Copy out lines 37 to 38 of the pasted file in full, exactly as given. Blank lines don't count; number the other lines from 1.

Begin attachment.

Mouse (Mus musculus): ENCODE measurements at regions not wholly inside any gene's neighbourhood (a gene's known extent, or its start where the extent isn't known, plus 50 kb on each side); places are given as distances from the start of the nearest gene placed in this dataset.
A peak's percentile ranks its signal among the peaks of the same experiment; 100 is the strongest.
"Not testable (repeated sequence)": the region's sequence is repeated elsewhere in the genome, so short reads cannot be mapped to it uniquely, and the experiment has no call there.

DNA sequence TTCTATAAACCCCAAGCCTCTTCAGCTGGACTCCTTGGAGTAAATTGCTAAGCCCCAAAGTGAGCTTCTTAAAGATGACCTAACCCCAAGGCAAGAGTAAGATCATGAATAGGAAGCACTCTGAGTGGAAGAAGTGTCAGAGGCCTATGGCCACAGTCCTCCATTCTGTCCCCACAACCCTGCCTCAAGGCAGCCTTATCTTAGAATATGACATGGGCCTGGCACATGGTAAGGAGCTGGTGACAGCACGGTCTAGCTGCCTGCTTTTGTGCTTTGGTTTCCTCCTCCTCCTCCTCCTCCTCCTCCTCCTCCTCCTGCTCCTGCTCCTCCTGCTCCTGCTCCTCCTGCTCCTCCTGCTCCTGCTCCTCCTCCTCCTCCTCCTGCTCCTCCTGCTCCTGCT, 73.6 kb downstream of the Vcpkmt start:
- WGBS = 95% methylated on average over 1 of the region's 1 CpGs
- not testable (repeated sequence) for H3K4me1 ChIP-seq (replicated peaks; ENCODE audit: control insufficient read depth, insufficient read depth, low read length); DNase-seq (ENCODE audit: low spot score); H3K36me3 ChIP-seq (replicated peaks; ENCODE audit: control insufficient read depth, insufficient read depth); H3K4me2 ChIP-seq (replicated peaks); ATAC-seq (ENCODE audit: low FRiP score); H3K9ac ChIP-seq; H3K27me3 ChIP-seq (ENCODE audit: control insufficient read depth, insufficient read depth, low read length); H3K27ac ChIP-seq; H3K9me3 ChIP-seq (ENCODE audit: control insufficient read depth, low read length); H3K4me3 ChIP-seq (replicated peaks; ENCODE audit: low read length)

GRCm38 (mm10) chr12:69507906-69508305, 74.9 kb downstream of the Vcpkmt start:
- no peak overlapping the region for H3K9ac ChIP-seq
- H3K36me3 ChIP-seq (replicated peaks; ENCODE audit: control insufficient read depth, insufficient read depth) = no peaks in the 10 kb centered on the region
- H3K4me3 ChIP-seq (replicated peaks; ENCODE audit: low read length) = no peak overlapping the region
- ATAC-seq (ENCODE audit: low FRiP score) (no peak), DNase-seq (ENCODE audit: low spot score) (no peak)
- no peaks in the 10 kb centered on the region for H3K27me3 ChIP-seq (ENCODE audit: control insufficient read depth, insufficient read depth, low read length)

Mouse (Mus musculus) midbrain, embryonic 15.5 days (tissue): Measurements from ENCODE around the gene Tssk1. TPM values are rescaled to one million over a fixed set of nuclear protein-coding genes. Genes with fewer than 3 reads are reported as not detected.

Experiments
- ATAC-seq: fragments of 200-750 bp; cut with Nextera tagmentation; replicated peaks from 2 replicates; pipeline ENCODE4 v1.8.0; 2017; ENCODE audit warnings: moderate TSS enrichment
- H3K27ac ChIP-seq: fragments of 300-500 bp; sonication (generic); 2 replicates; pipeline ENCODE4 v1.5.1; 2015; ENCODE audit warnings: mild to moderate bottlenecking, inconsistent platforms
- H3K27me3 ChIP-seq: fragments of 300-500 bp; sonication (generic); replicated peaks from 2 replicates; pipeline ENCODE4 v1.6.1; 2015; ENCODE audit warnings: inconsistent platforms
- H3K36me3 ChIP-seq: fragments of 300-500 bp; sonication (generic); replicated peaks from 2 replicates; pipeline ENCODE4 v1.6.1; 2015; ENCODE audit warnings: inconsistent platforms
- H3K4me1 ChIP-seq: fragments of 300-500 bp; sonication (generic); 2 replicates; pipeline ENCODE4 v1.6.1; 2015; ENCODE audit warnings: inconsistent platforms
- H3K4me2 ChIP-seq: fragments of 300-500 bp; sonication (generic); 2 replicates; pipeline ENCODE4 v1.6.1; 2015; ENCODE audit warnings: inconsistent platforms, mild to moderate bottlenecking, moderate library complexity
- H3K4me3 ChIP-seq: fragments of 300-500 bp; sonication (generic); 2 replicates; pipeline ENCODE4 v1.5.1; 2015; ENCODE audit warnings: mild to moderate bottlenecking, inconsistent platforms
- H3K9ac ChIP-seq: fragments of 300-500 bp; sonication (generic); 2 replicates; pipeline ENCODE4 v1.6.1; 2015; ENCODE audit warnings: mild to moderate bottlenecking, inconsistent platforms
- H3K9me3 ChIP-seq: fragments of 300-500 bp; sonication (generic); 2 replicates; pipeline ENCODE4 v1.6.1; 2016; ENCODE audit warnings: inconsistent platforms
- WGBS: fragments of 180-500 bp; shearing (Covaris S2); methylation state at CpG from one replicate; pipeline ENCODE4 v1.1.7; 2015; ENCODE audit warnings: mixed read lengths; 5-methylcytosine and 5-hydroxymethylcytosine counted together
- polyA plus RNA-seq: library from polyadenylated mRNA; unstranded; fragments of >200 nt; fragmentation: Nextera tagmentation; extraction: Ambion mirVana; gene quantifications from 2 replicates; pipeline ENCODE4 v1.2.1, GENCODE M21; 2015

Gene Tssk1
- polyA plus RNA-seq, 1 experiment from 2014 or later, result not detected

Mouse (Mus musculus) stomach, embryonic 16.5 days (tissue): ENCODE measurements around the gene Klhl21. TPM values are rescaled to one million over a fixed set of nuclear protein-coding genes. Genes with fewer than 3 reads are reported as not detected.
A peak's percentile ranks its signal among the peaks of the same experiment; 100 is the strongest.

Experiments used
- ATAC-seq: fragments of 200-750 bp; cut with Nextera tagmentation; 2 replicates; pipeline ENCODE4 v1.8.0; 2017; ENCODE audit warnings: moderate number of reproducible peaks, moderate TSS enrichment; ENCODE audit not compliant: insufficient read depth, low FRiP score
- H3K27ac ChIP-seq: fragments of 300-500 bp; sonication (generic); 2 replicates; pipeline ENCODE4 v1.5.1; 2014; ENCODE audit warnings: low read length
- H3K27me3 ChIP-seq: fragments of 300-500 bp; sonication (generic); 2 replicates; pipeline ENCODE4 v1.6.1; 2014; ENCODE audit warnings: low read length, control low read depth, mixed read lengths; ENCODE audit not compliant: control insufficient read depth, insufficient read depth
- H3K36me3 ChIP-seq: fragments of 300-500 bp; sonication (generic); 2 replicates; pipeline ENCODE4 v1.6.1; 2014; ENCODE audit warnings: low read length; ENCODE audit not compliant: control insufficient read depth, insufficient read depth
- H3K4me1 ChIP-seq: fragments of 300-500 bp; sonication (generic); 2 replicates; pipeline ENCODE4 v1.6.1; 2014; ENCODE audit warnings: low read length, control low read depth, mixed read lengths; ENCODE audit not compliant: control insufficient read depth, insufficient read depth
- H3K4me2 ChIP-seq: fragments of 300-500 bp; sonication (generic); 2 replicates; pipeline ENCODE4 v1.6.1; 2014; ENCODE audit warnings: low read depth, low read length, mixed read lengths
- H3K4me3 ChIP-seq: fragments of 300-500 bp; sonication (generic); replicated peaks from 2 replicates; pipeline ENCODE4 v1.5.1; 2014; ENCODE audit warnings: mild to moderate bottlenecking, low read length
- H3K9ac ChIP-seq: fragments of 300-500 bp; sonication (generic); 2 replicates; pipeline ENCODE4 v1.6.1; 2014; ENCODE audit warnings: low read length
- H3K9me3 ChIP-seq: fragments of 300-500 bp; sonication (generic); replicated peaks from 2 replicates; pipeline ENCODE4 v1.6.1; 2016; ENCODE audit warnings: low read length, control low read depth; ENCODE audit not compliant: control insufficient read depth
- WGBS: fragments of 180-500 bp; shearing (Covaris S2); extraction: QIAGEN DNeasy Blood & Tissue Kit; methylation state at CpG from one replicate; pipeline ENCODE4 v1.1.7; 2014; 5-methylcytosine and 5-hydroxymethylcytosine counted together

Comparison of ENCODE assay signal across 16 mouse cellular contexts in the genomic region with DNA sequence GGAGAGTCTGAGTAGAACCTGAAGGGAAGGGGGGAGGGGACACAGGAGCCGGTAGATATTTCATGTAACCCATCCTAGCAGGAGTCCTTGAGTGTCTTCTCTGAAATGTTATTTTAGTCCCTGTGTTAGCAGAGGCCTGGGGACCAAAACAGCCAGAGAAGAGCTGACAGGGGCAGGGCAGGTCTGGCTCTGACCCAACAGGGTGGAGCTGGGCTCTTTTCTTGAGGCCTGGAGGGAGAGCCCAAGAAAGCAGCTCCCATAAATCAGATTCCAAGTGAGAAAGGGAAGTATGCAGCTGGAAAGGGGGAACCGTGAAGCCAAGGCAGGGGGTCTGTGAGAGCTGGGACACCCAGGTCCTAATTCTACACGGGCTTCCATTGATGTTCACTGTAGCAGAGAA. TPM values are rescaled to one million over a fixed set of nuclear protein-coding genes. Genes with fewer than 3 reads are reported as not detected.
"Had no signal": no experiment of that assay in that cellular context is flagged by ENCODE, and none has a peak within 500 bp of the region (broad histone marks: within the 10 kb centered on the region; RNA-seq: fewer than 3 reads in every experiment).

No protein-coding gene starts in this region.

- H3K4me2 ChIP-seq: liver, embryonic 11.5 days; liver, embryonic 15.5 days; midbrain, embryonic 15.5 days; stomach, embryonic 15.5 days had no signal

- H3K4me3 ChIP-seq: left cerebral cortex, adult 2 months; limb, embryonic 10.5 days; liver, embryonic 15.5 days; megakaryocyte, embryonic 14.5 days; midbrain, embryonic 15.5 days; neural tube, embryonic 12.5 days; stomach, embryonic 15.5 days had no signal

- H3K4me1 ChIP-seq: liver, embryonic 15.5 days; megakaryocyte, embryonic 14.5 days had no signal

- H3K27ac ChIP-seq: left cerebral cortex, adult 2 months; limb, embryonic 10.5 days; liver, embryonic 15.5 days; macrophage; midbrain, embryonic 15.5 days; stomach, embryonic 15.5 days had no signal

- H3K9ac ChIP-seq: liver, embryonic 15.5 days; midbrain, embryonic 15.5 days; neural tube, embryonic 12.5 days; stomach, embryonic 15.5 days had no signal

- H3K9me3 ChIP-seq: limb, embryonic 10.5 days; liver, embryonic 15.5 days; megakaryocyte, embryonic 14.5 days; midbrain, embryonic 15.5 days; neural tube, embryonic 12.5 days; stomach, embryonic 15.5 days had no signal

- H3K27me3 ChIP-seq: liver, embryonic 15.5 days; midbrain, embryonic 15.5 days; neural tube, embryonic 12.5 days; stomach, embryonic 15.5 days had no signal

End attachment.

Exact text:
- H3K4me3 ChIP-seq: fragments of 300-500 bp; sonication (generic); replicated peaks from 2 replicates; pipeline ENCODE4 v1.5.1; 2014; ENCODE audit warnings: mild to moderate bottlenecking, low read length
- H3K9ac ChIP-seq: fragments of 300-500 bp; sonication (generic); 2 replicates; pipeline ENCODE4 v1.6.1; 2014; ENCODE audit warnings: low read length